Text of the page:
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"Special Statement" ...Locally dense fog early this morning across Long Island and portions of New York City and southern Connecticut... Areas of fog continues across Long Island and portions of southern Connecticut and New York City, and is expected to linger through at least the rush hour across most areas. While visibilities were generally 1 to 3 miles, however, at times, the fog was locally dense with visibilities as low as 1/4 mile or less at times. Motorists traveling in these areas should be prepared for sudden drops in visibility. If you encounter fog, slow down and use low beam headlights. Maloit -- Tuesday Sep.26 17,08:36 AM

Tips for Staying Safe During Atlantic Hurricane Season

Atlantic hurricane season begins on June 1 and lasts until November 30.

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Atlantic hurricane season will begin next week on Sunday, June 1, and lasts through November 30. Fortunately, the National Oceanic and Atmospheric Administration is predicting that this season will either be at or below normal levels as El Niño causes stronger wind shear and reduces the quantity and intensity of tropical storms.

If predictions hold true, there will be only 8-13 named storms, 3-6 hurricanes, and 1 or 2 major hurricanes (categories 3-5) this year. On average, there are 12 named stores, six hurricanes, and 3 major hurricanes annually.

While we may be in for a light season, it is important to remember that it only takes one big storm making landfall to cause a major disaster, and it is best to be prepared for worst-case scenarios. Following these tips will help you and your family to stay safe in the event of another storm like Sandy:

  • Assess your risks and see whether your home is vulnerable to surges, flooding, or falling trees and limbs.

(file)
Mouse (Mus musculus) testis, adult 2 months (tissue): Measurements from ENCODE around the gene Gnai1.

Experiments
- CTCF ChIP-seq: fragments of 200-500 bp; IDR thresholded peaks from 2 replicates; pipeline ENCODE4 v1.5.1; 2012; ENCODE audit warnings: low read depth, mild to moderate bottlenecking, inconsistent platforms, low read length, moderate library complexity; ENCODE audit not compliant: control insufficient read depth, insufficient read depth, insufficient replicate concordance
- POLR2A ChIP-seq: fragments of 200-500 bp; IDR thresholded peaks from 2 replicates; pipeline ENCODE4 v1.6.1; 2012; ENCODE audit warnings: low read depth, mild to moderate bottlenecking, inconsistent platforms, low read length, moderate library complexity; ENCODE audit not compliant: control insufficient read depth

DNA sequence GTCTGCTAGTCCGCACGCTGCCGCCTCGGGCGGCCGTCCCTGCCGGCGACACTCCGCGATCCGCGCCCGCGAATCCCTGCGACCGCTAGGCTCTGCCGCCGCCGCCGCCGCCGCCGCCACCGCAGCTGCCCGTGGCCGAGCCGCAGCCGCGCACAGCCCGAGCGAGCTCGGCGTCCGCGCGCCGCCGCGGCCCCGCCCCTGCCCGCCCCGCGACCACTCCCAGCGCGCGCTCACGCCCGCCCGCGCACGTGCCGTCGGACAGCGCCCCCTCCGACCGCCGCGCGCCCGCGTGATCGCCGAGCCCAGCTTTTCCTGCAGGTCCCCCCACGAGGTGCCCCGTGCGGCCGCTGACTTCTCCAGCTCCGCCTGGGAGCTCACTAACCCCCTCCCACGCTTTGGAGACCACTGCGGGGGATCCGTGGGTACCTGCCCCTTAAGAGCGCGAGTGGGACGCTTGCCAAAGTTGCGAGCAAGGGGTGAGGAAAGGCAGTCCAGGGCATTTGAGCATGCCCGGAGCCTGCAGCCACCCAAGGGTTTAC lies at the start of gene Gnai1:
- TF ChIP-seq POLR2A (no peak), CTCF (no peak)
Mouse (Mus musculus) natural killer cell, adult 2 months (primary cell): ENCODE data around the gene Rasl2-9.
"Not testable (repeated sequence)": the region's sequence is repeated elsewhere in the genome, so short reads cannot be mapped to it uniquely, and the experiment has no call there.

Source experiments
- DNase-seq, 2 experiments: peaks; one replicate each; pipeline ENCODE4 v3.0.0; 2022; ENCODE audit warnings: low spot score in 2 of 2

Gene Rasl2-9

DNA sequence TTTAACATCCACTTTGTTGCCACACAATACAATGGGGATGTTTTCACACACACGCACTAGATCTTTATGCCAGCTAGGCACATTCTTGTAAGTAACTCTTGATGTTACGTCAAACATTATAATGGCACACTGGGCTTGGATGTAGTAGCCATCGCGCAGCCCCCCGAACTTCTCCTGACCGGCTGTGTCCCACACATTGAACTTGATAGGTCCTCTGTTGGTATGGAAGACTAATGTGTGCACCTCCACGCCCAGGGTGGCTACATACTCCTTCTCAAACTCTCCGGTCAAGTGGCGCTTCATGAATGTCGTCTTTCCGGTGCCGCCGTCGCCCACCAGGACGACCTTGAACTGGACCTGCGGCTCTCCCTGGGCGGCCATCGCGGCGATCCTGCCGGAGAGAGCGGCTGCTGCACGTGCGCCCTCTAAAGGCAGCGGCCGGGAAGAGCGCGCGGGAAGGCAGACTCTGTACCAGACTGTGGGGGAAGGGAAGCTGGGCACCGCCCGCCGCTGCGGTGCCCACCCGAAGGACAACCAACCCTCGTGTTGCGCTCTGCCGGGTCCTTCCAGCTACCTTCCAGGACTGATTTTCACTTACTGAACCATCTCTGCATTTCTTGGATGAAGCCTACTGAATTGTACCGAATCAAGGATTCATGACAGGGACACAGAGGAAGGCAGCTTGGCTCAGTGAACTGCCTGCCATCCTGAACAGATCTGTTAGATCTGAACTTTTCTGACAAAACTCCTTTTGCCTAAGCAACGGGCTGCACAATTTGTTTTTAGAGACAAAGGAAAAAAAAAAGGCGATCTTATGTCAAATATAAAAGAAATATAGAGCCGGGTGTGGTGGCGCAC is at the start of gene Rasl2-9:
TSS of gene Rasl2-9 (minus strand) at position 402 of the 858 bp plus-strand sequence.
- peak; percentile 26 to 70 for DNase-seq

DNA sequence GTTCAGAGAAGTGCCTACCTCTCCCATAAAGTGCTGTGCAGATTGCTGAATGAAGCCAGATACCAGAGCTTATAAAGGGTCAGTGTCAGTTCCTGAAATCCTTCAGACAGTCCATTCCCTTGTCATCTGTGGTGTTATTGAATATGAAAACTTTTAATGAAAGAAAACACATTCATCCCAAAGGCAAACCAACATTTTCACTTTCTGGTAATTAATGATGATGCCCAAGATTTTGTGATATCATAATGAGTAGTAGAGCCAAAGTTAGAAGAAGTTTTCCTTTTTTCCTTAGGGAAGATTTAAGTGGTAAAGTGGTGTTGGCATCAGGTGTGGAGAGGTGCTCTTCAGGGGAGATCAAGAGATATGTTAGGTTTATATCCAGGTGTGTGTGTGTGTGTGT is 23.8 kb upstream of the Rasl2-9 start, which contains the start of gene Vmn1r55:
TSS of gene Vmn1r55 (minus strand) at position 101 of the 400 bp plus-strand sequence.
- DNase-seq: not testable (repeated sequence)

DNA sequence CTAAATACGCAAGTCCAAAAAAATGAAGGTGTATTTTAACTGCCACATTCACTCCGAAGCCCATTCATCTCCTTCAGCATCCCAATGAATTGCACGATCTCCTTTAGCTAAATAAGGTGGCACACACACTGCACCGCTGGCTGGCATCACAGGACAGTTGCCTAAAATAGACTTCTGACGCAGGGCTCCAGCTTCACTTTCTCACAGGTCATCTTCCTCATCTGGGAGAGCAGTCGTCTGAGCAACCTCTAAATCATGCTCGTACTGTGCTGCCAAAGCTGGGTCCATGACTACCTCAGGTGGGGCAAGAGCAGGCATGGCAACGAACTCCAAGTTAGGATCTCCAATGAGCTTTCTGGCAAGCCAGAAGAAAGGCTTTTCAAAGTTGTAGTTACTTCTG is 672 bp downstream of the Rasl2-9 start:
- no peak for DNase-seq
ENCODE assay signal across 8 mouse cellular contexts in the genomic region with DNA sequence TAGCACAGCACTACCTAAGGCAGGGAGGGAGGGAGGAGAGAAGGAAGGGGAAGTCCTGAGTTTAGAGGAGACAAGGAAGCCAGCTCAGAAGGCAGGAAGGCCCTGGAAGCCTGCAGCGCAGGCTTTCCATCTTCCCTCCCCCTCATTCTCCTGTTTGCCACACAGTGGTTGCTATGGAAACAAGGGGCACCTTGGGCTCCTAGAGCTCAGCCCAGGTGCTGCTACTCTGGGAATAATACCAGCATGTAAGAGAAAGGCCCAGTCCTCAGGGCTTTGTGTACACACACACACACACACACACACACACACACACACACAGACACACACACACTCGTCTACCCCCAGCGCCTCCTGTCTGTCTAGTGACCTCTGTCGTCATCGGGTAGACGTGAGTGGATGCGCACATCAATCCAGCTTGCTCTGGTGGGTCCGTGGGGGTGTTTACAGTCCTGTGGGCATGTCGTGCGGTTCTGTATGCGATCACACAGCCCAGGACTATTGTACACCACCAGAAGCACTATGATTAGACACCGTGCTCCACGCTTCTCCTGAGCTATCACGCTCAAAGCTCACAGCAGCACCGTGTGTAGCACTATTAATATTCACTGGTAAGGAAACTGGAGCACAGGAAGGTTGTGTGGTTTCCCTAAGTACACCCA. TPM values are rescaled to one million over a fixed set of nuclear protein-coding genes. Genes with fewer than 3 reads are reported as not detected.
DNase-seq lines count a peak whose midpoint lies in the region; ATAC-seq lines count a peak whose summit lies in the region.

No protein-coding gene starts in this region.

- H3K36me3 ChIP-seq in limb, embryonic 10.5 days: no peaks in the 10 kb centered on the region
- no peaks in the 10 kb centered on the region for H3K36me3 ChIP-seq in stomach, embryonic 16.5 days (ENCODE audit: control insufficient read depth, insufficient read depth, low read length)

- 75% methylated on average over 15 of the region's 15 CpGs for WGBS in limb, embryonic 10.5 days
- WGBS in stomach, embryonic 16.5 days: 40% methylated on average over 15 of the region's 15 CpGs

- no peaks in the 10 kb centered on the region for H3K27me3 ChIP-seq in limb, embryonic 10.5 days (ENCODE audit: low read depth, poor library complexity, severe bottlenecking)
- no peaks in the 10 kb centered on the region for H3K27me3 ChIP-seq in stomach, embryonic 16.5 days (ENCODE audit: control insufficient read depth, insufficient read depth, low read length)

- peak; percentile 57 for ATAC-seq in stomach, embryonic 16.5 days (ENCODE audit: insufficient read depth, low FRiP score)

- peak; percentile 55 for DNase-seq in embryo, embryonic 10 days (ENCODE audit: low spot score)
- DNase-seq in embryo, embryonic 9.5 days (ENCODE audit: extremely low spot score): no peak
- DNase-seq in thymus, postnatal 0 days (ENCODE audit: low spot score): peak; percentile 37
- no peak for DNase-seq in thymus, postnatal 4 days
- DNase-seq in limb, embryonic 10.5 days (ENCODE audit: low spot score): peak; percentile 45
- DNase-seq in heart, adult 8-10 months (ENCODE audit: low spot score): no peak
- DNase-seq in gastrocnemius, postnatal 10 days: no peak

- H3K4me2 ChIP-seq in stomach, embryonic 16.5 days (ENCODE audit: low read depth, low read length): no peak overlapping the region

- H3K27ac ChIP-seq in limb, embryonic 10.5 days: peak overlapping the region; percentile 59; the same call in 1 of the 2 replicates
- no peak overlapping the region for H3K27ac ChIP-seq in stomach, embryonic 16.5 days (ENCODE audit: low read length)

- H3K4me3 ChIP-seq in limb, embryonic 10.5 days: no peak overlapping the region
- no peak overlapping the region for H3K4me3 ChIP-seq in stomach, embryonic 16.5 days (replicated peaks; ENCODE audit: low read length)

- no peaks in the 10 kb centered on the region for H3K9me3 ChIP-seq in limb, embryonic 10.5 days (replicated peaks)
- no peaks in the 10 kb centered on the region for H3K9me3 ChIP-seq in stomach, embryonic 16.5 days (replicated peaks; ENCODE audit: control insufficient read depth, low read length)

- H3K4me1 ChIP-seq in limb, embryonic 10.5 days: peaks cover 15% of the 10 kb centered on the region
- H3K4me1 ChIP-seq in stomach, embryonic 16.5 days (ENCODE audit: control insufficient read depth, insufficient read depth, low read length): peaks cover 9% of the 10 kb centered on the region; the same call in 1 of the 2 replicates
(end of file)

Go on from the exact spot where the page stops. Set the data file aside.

• Gather and consolidate important information such as emergency contacts and local hospital phone numbers.
  • Establish an emergency evacuation plan and meeting spot with your family.
  • Stock up on canned goods and bottled water; in a real emergency you’ll want enough non-perishables to last your family several days if not longer.
  • Have thick blankets readily available.
  • Have a hurricane survival kit: make sure you include first aid materials, flashlights, and water bottles. An AM/FM radio, blankets, and dense, nutritional food bars are a good idea as well.
  • Pack several days’ worth of clean clothes.
  • If you take any prescription medications, consider packing a week’s worth of dosages with other emergency supplies.
  • Listen and look for weather warnings and emergency broadcasts.
  • Buy a battery backup and car-charger for your phone. If the power goes out your cellphone may become your only means of contact and communication so you’ll want to be able to recharge it.
  • If you are told to evacuate, don’t hesitate to do so before it becomes too late.

In order to help people stay abreast of potential major storms, NOAA has compiled several new tools for staying safe and informed such as the National Hurricane Center and Storm Surge Warning System.

[Source: Town of Brookhaven, NOAA, Science-A-Peel]